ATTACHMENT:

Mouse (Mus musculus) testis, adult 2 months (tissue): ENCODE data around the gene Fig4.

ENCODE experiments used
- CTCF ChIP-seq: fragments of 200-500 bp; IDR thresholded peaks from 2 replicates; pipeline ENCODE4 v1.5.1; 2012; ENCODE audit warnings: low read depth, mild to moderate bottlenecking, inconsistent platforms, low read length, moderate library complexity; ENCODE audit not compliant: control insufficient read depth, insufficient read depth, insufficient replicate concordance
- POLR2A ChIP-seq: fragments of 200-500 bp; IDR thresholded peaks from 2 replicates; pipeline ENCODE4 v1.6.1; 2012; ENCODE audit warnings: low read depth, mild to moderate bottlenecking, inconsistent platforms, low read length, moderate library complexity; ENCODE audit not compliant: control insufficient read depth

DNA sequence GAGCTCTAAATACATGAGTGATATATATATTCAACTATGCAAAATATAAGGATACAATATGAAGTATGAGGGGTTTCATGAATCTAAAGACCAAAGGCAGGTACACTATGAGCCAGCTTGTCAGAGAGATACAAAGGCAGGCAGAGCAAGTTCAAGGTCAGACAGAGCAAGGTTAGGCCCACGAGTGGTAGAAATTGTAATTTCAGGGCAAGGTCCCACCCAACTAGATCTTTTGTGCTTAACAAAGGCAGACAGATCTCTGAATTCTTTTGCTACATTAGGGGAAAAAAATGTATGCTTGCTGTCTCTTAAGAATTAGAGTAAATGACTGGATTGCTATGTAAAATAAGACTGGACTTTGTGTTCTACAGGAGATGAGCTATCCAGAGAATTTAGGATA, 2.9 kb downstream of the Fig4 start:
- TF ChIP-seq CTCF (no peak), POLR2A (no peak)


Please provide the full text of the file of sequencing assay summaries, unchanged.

Mouse (Mus musculus) testis, adult 2 months (tissue): ENCODE data around the gene Fig4.

ENCODE experiments used
- CTCF ChIP-seq: fragments of 200-500 bp; IDR thresholded peaks from 2 replicates; pipeline ENCODE4 v1.5.1; 2012; ENCODE audit warnings: low read depth, mild to moderate bottlenecking, inconsistent platforms, low read length, moderate library complexity; ENCODE audit not compliant: control insufficient read depth, insufficient read depth, insufficient replicate concordance
- POLR2A ChIP-seq: fragments of 200-500 bp; IDR thresholded peaks from 2 replicates; pipeline ENCODE4 v1.6.1; 2012; ENCODE audit warnings: low read depth, mild to moderate bottlenecking, inconsistent platforms, low read length, moderate library complexity; ENCODE audit not compliant: control insufficient read depth

DNA sequence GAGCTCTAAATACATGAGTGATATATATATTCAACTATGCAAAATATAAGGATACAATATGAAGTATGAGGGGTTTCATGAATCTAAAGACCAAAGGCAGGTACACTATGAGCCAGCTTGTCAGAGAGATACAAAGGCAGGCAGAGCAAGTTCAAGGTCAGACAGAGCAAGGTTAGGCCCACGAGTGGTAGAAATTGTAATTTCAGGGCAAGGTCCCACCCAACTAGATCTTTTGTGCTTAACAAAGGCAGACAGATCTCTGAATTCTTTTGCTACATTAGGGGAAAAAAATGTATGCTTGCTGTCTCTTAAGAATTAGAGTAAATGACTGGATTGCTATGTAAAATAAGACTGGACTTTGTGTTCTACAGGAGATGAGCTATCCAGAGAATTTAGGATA, 2.9 kb downstream of the Fig4 start:
- TF ChIP-seq CTCF (no peak), POLR2A (no peak)